Electronic devices that connect to headphones and earbuds are ubiquitous these days. Whether people are walking down the street, riding the subway or sitting down for coffee at a cafe, it is not unusual for them to be listening to music on an mp3 player, smartphone or laptop. Depending on a company’s policies regarding personal computer use, some employees may even wear headphones while they are working.

However, it may be wise for employers to work with HR services to craft guidelines on the use of headphones during work hours, associate editor Max Mihelich wrote in a column for Workforce magazine. This is not necessarily a matter of workplace productivity or personal conduct, but it is a matter of protecting employees from long-term hearing loss.

Hearing loss trend is rising
A growing number of people in the U.S. are experiencing problems with their hearing that are not age-related. According to the American Osteopathic Association, about 1 in 5 teenagers in the country have some degree of hearing loss, a rate that is higher than it was during the 1980s and 1990s. This is largely attributable to the use of headphones.

Signs of hearing loss include difficulty understanding speech in places that are noisy or have poor acoustics, having to turn up the volume on television sets or radios to levels higher than in the past, hearing muffled sounds or experiencing various sensations in the ear, such as ringing, roaring, hissing, buzzing or feeling that the ear is plugged.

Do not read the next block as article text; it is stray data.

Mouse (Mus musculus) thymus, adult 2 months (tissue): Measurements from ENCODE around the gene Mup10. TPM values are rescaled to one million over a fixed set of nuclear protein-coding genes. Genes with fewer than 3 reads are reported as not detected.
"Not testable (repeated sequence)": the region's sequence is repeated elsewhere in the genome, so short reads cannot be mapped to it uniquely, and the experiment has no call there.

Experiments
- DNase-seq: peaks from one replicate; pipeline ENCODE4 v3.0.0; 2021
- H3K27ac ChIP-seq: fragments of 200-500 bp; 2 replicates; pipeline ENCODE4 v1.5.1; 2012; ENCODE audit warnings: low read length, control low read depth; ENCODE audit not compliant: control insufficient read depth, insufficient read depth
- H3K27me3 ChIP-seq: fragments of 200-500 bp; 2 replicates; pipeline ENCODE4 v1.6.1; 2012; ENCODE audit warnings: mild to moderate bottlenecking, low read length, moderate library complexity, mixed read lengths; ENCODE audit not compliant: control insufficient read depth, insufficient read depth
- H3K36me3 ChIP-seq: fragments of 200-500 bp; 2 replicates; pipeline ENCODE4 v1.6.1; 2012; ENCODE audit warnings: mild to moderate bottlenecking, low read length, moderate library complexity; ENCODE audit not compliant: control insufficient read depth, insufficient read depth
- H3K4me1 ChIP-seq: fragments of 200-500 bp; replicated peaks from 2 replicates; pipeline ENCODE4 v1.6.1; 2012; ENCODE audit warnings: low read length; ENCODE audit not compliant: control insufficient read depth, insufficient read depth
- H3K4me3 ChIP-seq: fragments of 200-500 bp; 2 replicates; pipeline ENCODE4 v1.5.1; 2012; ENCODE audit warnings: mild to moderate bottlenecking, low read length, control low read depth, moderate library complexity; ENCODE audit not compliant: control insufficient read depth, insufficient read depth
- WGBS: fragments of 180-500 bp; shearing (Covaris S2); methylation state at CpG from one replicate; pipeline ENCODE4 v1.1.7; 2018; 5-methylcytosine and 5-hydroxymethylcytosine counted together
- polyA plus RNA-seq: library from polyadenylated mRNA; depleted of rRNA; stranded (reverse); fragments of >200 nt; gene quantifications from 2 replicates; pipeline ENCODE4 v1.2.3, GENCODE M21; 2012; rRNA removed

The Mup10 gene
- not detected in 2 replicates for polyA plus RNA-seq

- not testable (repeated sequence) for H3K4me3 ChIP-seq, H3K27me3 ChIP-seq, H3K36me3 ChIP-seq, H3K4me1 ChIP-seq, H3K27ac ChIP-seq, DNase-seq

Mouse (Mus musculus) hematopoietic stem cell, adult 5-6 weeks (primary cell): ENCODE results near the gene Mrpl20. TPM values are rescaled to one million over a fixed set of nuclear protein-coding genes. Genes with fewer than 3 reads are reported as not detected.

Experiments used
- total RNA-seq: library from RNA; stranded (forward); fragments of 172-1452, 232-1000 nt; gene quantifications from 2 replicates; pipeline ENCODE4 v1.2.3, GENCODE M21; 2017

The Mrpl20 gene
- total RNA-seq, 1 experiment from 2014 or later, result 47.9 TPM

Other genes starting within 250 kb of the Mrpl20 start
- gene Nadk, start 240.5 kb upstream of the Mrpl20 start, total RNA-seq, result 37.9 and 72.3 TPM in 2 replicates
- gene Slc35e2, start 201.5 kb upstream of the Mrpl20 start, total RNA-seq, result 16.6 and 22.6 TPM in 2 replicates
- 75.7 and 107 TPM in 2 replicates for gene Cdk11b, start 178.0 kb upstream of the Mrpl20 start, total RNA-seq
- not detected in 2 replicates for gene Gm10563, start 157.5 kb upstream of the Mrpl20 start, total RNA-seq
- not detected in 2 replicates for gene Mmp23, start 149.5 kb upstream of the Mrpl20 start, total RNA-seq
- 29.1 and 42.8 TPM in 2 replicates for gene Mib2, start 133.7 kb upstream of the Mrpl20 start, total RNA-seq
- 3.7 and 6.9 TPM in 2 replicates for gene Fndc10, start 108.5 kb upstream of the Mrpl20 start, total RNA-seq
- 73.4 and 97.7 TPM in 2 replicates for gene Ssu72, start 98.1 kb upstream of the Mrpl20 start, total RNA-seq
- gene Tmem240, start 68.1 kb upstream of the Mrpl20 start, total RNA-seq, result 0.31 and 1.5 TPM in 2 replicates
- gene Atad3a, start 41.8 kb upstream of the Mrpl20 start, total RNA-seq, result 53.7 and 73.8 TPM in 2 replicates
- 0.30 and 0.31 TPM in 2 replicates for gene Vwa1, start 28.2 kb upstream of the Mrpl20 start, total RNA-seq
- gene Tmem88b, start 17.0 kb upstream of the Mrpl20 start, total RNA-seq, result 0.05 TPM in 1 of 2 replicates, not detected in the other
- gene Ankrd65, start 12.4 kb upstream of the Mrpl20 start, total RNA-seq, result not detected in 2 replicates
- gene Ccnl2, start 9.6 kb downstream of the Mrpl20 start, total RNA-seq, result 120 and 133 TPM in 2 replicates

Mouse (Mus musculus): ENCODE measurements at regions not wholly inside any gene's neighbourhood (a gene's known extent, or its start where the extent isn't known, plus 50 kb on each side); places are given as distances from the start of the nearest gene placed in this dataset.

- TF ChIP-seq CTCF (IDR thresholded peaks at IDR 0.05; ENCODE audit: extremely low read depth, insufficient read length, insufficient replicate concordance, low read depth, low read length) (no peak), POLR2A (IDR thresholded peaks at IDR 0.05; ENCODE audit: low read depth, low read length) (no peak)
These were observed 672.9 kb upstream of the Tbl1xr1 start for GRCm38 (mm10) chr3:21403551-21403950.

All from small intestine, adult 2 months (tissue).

The type of hearing loss that is caused by excessive headphone or earbud use is irreversible, which underscores the importance of workplace guidelines.

Writer takes inspiration from The Who
In his column for Workforce magazine, Mihelich recalled how Pete Townshend, frontman of The Who and one of his favorite musicians, discussed at length in interviews his struggles with tinnitus and hearing loss, which were likely the consequences of being a rock singer surrounded by noise. Mihelich suggested that employers become proactive in protecting their workers.

“Music has become hyperaccessible thanks to the digital revolution, and we’ve grown accustomed to seeing people, not just millennials, wearing headphones almost everywhere – and not only for listening to music but also talking on the phone,” Mihelich wrote. “So, maybe it would be a good idea for employers to remind their employees every once in a while to limit their headphone use in the office. Perhaps send around a Townshend interview on the subject, along with a business case against long-term headphone use.”

According to the AOA, headphones and earbuds should be used a maximum of 60 minutes a day, with volume at only 60 percent of capacity, to protect hearing.